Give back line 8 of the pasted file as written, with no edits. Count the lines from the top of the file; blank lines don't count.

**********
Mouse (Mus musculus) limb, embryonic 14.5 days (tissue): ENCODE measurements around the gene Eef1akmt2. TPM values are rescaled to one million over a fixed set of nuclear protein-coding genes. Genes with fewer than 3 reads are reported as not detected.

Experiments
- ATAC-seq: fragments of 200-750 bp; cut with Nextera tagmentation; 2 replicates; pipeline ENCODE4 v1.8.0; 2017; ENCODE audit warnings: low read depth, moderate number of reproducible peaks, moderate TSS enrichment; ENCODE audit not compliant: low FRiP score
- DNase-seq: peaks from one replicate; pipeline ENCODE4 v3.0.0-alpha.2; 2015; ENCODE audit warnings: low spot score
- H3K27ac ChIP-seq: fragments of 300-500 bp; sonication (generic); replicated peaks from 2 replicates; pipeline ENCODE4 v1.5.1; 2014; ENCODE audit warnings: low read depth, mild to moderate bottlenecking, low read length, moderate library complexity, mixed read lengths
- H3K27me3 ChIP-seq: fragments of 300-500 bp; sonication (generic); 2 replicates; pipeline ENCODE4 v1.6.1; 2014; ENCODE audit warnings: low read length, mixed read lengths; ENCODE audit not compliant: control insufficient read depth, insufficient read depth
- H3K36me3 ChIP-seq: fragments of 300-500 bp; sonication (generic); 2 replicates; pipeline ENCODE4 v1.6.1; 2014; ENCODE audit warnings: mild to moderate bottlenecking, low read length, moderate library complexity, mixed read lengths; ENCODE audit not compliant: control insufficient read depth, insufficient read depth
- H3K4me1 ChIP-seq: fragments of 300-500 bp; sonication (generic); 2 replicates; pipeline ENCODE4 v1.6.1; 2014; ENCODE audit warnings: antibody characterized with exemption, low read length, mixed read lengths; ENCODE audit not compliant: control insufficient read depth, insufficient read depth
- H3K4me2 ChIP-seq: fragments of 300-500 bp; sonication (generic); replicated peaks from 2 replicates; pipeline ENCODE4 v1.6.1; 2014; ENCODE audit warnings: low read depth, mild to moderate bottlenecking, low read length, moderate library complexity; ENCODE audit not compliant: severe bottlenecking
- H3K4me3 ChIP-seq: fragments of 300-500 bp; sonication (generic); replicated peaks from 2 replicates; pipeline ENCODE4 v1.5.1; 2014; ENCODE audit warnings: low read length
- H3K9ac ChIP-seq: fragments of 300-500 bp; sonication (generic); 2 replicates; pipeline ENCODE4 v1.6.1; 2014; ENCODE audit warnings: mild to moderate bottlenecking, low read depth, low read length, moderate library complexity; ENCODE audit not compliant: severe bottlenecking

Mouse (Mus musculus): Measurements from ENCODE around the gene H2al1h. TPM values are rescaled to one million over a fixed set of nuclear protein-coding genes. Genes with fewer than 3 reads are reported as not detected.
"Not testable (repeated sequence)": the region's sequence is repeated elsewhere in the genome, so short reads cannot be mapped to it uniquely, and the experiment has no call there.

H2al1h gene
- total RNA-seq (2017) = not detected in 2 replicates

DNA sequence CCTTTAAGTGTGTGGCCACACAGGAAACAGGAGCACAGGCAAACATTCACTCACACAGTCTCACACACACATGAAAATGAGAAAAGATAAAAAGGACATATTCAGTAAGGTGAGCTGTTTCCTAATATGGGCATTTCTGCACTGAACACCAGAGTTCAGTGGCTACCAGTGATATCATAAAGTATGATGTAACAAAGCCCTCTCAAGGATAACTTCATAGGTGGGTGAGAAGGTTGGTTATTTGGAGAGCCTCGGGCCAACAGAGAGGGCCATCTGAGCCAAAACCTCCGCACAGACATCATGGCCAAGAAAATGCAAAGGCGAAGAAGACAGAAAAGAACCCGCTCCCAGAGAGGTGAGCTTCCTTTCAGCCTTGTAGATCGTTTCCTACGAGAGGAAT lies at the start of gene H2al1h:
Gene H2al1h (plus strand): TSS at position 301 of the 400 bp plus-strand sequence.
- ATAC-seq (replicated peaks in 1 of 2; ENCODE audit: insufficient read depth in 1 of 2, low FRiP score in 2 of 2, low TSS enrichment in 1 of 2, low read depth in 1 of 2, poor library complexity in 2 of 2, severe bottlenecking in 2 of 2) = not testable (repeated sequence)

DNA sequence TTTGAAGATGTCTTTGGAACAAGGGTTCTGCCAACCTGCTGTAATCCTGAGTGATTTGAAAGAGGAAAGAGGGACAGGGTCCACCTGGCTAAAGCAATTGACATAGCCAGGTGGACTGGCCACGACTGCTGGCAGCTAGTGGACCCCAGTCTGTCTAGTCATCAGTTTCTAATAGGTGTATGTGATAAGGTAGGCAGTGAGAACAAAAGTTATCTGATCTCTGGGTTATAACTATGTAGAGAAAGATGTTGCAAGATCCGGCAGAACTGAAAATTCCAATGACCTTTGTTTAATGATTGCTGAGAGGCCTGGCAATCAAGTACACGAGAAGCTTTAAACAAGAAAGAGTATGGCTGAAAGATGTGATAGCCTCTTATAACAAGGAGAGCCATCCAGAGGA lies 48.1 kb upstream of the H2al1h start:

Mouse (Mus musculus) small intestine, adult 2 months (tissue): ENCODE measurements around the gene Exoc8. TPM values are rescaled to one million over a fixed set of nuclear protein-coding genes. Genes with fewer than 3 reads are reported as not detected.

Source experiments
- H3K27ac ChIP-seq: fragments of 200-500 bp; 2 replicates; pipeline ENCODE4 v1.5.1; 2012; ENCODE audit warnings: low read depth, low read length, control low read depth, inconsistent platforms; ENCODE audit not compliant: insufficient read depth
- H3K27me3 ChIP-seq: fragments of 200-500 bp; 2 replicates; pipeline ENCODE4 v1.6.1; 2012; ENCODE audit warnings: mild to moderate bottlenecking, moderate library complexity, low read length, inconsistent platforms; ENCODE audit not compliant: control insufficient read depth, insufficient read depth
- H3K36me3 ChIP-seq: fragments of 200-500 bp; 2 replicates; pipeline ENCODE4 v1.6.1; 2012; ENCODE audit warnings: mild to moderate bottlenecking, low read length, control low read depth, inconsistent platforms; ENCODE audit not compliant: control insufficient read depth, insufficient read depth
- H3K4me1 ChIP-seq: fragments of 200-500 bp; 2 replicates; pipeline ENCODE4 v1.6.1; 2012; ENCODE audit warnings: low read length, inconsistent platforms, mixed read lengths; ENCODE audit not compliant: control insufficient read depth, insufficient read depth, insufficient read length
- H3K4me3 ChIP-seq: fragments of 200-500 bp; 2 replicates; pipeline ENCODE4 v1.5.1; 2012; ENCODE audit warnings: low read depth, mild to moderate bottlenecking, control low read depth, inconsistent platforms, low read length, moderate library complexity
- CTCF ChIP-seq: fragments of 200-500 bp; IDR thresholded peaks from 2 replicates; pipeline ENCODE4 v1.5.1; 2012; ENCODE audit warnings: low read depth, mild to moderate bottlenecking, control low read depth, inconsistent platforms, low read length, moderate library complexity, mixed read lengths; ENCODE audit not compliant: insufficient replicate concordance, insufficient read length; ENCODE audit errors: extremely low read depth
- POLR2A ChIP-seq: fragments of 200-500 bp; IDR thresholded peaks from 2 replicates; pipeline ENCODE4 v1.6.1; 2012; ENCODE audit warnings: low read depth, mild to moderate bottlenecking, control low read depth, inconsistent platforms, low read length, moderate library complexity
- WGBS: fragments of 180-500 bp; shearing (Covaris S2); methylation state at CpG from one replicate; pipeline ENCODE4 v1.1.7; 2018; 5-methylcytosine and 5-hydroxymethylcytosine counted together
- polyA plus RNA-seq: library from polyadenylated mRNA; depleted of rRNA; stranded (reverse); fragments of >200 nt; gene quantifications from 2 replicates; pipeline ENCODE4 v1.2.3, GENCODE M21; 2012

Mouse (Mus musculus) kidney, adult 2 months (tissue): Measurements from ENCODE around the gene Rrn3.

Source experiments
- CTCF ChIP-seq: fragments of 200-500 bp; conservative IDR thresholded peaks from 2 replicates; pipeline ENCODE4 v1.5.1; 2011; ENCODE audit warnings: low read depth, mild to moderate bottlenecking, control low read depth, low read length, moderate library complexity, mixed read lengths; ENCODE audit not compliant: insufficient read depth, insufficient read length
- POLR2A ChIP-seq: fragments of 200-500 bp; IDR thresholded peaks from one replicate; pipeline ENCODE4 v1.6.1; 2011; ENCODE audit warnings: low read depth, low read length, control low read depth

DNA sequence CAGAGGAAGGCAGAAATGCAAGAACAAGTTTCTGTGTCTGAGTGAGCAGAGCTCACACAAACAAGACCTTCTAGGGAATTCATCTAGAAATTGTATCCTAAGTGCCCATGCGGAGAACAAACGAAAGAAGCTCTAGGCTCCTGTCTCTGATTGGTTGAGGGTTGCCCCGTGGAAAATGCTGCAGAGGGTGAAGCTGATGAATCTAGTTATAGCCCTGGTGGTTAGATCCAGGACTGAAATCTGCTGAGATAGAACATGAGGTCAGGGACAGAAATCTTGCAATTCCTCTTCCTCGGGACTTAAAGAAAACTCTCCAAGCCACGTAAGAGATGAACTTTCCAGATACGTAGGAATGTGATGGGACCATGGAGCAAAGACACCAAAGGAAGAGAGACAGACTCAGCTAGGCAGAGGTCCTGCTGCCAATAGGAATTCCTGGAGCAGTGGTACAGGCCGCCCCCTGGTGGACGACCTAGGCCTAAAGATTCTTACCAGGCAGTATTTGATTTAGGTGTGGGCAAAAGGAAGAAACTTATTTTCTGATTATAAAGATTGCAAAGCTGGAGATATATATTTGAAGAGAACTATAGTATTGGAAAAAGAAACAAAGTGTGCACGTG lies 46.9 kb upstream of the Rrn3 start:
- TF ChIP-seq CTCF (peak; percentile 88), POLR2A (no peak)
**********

- H3K4me1 ChIP-seq: fragments of 300-500 bp; sonication (generic); 2 replicates; pipeline ENCODE4 v1.6.1; 2014; ENCODE audit warnings: antibody characterized with exemption, low read length, mixed read lengths; ENCODE audit not compliant: control insufficient read depth, insufficient read depth